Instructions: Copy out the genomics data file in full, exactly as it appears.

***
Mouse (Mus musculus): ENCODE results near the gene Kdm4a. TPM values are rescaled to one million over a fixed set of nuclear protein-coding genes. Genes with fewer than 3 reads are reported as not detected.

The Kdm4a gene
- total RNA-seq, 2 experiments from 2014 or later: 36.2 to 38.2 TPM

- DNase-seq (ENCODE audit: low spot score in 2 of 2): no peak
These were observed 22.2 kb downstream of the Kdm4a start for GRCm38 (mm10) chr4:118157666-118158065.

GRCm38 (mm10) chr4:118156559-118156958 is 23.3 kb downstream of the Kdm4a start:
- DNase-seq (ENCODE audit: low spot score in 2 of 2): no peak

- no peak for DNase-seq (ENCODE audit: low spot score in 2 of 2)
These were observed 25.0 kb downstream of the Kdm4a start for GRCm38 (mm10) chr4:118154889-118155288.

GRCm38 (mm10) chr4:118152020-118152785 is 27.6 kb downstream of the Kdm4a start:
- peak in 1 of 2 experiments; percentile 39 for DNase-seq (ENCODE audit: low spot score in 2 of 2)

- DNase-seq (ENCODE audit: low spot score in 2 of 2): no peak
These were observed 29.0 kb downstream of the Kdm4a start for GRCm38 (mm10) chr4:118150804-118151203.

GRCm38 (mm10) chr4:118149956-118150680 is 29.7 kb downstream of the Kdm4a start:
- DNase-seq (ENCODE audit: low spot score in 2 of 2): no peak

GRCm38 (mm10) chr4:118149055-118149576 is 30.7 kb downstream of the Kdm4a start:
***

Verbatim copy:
Mouse (Mus musculus): ENCODE results near the gene Kdm4a. TPM values are rescaled to one million over a fixed set of nuclear protein-coding genes. Genes with fewer than 3 reads are reported as not detected.

The Kdm4a gene
- total RNA-seq, 2 experiments from 2014 or later: 36.2 to 38.2 TPM

- DNase-seq (ENCODE audit: low spot score in 2 of 2): no peak
These were observed 22.2 kb downstream of the Kdm4a start for GRCm38 (mm10) chr4:118157666-118158065.

GRCm38 (mm10) chr4:118156559-118156958 is 23.3 kb downstream of the Kdm4a start:
- DNase-seq (ENCODE audit: low spot score in 2 of 2): no peak

- no peak for DNase-seq (ENCODE audit: low spot score in 2 of 2)
These were observed 25.0 kb downstream of the Kdm4a start for GRCm38 (mm10) chr4:118154889-118155288.

GRCm38 (mm10) chr4:118152020-118152785 is 27.6 kb downstream of the Kdm4a start:
- peak in 1 of 2 experiments; percentile 39 for DNase-seq (ENCODE audit: low spot score in 2 of 2)

- DNase-seq (ENCODE audit: low spot score in 2 of 2): no peak
These were observed 29.0 kb downstream of the Kdm4a start for GRCm38 (mm10) chr4:118150804-118151203.

GRCm38 (mm10) chr4:118149956-118150680 is 29.7 kb downstream of the Kdm4a start:
- DNase-seq (ENCODE audit: low spot score in 2 of 2): no peak

GRCm38 (mm10) chr4:118149055-118149576 is 30.7 kb downstream of the Kdm4a start: